Media Release 24th June 2018
The New Zealand Chiropractors’ Association welcomes the recent wave of top ranking publications which have come out in favour of chiropractic as an option in the management of back pain.
In its latest issue, The Lancet calls for improved training and support of primary care doctors and other professionals engaged in activity and lifestyle facilitation, such as chiropractors, which could minimise the use of unnecessary medical care and the worldwide overuse of opiate drugs.
Dr Roz Griffiths, Chiropractor at Chiropractic Balance Wellington explains:
`In a series of articles, The Lancet, one of the world’s most prestigious medical publications, has said that crucial to changing behaviour and improving delivery of effective care for back pain are system changes that integrate and support health professionals from diverse disciplines and care settings to provide patients with consistent messages about mechanisms, causes, prognosis and natural history of low back pain, as well as the benefits of physical activity and exercise. Chiropractic is ideally placed to play a pivotal role in this development.’
A recent study in JAMA Network Open looking at U.S. military personnel found that those who used chiropractic care — along with traditional medical care — had better pain relief outcomes than those who only sought out traditional medical care.
Dr Griffiths points out:
`It’s a key finding for this group since low back pain is one of the leading causes of disability among U.S. military personnel. Chiropractic care is a natural and safe approach to spinal health, which can provide effective pain relief and may reduce the need for more invasive medical care such as anti-inflammatory medications, opioids, spinal fusions, and epidural steroid injections. Increasingly, with the ongoing opioid crisis in the New Zealand, the medical community there is looking at alternative non-addictive treatments. New Zealand medical doctors cannot be far behind.’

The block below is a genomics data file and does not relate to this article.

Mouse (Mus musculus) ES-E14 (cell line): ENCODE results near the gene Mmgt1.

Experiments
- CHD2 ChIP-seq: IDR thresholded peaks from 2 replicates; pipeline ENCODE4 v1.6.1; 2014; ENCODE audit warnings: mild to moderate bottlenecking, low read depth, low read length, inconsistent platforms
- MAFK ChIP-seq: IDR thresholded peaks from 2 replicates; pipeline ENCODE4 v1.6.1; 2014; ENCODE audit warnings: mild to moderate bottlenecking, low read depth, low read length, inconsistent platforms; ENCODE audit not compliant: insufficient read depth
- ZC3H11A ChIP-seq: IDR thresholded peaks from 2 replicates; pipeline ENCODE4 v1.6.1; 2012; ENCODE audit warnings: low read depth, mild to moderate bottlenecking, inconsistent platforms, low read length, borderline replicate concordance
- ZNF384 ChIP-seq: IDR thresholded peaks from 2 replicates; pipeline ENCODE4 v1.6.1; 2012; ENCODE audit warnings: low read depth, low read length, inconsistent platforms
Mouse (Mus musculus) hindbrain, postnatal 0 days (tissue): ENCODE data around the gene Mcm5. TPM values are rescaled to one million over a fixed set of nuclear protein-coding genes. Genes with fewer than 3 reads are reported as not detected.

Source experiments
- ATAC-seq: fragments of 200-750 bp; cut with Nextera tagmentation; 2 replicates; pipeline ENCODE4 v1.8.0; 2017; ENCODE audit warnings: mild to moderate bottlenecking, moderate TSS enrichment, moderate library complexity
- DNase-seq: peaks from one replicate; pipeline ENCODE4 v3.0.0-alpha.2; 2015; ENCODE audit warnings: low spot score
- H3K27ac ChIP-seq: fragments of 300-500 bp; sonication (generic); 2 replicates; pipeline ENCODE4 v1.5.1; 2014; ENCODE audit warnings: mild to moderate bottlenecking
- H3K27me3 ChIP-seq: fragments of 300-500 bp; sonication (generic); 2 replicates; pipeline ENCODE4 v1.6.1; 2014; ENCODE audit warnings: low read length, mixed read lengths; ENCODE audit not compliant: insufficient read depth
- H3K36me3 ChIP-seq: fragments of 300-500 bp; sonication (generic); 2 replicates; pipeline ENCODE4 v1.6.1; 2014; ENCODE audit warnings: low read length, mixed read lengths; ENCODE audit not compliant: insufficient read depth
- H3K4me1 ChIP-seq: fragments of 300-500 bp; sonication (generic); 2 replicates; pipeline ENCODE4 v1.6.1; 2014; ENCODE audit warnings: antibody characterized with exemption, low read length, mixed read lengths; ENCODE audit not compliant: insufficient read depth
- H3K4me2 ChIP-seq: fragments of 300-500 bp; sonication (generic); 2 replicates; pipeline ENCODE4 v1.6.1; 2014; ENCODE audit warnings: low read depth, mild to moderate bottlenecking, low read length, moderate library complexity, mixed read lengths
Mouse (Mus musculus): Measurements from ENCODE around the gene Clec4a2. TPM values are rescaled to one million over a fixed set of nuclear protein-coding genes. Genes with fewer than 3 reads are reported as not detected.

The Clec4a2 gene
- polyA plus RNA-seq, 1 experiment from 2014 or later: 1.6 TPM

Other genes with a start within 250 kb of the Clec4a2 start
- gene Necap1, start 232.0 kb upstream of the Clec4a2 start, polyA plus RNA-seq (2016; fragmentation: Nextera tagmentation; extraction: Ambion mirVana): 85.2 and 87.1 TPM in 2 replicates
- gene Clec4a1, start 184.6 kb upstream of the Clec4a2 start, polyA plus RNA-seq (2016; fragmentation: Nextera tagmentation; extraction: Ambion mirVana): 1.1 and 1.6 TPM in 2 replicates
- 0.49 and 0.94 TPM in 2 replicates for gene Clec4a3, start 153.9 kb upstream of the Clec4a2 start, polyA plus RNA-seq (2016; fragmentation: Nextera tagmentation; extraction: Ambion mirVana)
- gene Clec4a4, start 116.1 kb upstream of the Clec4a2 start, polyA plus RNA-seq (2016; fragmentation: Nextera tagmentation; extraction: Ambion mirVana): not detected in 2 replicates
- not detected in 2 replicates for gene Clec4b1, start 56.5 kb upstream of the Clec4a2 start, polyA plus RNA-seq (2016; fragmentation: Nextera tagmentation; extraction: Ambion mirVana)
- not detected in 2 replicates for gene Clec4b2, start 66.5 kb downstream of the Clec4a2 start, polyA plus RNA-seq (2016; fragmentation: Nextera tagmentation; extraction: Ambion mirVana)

Between 2012 and 2016, a research team evaluated chiropractic care on 750 active-duty U.S. military service members. The mean age of participants was 30.9 years old.
The patients were put into two groups. One group received traditional medical care for back pain along with chiropractic care; the other group only received traditional care. While traditional care can include medication, the chiropractic care included spinal adjustments along with adjunct manual therapies such as ice, heat, cryotherapy, and rehabilitative exercises.
After six weeks, those who got both types of care reported moderately higher improvements in pain intensity and disability compared with those who only received traditional medical care.
Dr Griffiths says:
`We do have to ask ourselves why some New Zealanders are still being prescribed pain medication when chiropractic care may be just as or even more effective, and offer better long term outcomes? It seems that there’s a disconnect between patient perceptions and evidence-based guidelines for low back pain and what’s actually happening within our healthcare system. Too many family doctors are encouraging people to use medication and are only considering chiropractic care after traditional treatments have failed instead of making it a first-line treatment option, as per the research.’
A recently published study reporting the use of chiropractic in the USA found a substantial proportion of US adults used chiropractic services along with their regular medical care over the past 12 months, and subsequently reported associated positive outcomes for overall well-being and/or specific health problems.’
New Zealand’s chiropractors are taking the lead to inform, educate and inspire people to prevent pain and disability by improving their posture, addressing spinal problems and engaging in physical activity.
Dr Roz Griffiths, Chiropractor (04) 2338705 or firstname.lastname@example.org
Peter Boyes 027 554 0500 or email@example.com
 Low back pain: a call for action Lancet Volume 391, No. 10137, p2384–2388, 9 June 2018 https://www.thelancet.com/journals/lancet/article/PIIS0140-6736(18)30488-4/fulltext